The olive maturation is decisive for the purpose of controlling the quality characteristics of the Extra Virgin Olive Oil and for the value of the final product.

The maturation process, which normally begins in October, lasts months, with proceeding scalar: the evolution depends on the latitude of the crops and the agronomic practices, varies according to the cultivar and is conditioned by the availability of water as well as the summer-autumn temperatures .

The various stages of maturation are readable from the outward appearance of the olives. When the color tends to fade, yellowing occurs, with the intense green that fades into light green and yellow: the greenish and hard pulp contains little oil. Later on the epidermis are formed spots of reddish color that tend to widen, up to affect the entire surface of the fruit.

It is the magic moment of technical maturation. In this phase the percentage of dry matter in the pulp increases, while the water decreases. Later, when the physiological maturation is reached, the oil increases are extremely limited, while those of dry substance are more relevant.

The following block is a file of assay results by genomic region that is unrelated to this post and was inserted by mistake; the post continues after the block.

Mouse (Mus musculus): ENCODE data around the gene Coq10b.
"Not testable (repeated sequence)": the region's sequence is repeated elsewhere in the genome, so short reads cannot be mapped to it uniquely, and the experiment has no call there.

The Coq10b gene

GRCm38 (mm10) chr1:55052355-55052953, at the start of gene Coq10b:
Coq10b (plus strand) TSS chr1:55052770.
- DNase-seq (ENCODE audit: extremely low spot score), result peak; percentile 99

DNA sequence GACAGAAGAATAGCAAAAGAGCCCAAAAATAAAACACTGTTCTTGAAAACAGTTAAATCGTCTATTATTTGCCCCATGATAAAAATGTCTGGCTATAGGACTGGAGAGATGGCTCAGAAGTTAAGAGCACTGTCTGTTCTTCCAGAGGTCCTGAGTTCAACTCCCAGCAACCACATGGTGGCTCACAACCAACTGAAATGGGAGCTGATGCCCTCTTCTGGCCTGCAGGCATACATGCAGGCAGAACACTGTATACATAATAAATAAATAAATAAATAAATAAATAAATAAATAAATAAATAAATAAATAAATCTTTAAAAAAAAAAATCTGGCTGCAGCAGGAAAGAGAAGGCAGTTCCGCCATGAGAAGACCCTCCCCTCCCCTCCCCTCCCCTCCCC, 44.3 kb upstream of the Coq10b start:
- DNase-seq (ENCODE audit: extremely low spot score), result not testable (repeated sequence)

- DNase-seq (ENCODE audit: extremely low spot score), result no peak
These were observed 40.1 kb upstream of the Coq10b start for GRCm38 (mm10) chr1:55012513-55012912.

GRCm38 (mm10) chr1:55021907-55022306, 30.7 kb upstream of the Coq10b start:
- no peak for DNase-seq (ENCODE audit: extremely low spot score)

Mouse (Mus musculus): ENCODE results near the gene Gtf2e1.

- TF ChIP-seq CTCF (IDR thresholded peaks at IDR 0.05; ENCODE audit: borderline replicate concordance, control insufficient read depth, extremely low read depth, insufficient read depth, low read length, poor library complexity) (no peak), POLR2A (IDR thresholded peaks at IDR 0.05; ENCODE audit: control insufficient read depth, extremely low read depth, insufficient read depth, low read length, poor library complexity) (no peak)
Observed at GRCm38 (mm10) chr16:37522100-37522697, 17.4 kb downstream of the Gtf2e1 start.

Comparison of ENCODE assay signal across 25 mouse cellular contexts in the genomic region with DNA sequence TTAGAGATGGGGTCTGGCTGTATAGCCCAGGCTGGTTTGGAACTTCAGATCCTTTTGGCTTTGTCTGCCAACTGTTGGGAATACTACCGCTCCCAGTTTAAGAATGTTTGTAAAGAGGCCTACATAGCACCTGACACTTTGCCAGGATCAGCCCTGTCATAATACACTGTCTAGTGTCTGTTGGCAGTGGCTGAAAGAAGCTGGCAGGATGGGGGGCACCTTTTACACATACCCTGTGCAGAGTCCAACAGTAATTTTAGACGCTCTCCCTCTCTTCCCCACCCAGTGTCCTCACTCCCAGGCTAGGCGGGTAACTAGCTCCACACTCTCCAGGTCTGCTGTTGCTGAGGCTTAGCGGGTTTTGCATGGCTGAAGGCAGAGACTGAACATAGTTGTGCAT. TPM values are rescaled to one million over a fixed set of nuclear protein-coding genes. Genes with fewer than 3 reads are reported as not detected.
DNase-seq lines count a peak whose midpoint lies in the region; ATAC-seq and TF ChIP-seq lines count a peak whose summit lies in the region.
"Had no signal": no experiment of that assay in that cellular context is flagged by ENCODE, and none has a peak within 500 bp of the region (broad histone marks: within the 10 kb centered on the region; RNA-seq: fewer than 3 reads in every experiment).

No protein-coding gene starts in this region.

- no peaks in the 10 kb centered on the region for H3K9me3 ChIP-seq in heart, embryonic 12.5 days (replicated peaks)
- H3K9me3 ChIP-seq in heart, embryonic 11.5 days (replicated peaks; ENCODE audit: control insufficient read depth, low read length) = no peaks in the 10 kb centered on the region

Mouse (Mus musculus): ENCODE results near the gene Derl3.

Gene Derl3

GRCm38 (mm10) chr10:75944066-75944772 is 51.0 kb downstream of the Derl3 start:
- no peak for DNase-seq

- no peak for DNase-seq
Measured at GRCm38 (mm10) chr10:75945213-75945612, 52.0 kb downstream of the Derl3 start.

We are also witnessing a more or less profound modification of the relationships between fatty acids and minor compounds, so that a postponement of the harvest beyond the superficial veraison would result in an incontrovertible organoleptic flattening of the oil, and in a greater dynamism of alteration in the course of the storage.

The maturation never proceeds uniformly, not even on the same plant, so that at any given moment any olive grove has both green and black olives at the same time. Since it is not possible, for economic reasons, to carry out more collections on the same olive tree, but the time should be chosen when, on average, the greatest number of olives are present in the ideal condition of veraison.

In the absence of analytical methods that identify this circumstance with absolute precision, the most practical system remains the observation of the degree of pigmentation, better if aided by sampling and mathematical processing of the collected data.

The belief that with the physiological maturation more oil can be obtained, has meant that the harvest was traditionally procrastinated, in some cases even up to the spring. The results were either sweet, poor in polyphenols, poor in preservability, high acidity, often at the limit of edibility.

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